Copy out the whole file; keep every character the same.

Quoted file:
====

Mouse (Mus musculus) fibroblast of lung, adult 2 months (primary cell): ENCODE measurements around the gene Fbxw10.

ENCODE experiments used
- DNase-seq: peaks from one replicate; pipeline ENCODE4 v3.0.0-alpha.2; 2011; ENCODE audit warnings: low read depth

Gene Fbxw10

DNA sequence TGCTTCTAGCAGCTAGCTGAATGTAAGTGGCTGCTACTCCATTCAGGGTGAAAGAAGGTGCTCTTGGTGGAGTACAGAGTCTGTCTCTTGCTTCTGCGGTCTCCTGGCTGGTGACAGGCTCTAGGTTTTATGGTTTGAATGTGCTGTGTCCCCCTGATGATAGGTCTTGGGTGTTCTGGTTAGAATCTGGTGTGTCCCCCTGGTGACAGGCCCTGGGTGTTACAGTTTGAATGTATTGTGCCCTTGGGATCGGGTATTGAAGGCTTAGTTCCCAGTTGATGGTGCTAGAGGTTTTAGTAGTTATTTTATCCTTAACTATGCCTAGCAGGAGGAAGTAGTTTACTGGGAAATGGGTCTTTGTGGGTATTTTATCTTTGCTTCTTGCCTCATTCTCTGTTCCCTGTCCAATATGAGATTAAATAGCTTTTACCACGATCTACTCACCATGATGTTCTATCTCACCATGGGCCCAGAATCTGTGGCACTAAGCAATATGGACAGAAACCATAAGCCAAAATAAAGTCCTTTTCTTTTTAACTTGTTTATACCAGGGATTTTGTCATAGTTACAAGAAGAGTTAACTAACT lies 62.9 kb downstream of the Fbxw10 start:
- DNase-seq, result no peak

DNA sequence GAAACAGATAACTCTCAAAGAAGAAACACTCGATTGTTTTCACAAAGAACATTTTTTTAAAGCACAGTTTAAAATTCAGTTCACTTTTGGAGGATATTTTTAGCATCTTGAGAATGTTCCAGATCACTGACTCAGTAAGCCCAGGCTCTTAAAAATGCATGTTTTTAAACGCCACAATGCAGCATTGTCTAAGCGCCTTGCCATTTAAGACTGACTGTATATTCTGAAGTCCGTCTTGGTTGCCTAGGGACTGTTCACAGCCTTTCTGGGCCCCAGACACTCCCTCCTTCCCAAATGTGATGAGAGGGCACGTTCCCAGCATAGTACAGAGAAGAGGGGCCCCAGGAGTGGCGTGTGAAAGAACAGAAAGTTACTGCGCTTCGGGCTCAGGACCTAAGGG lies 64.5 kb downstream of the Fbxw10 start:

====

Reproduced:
Mouse (Mus musculus) fibroblast of lung, adult 2 months (primary cell): ENCODE measurements around the gene Fbxw10.

ENCODE experiments used
- DNase-seq: peaks from one replicate; pipeline ENCODE4 v3.0.0-alpha.2; 2011; ENCODE audit warnings: low read depth

Gene Fbxw10

DNA sequence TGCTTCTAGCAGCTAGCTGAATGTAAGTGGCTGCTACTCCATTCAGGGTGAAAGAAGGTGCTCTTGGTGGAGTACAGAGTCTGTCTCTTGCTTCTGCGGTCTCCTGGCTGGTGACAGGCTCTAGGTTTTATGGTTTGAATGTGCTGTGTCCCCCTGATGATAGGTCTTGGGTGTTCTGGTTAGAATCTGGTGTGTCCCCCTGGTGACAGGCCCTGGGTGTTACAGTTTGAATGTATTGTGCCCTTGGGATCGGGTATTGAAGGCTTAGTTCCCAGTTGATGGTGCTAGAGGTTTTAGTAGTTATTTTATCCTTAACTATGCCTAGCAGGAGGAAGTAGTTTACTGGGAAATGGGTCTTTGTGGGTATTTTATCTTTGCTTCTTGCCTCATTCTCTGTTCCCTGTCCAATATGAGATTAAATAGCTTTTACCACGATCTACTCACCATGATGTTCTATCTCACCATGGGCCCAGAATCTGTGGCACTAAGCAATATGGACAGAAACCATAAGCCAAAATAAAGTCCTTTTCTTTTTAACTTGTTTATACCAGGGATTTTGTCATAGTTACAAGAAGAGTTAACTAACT lies 62.9 kb downstream of the Fbxw10 start:
- DNase-seq, result no peak

DNA sequence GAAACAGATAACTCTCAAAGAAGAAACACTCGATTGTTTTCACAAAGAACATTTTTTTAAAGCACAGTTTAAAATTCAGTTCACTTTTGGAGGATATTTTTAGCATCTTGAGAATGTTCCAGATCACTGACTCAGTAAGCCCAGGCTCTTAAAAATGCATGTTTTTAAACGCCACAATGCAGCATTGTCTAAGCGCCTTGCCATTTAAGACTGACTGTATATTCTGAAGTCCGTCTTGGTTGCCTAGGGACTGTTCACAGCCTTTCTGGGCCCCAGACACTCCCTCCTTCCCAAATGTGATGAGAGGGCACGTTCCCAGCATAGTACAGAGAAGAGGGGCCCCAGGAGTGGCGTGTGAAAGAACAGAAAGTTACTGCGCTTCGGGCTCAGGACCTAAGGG lies 64.5 kb downstream of the Fbxw10 start: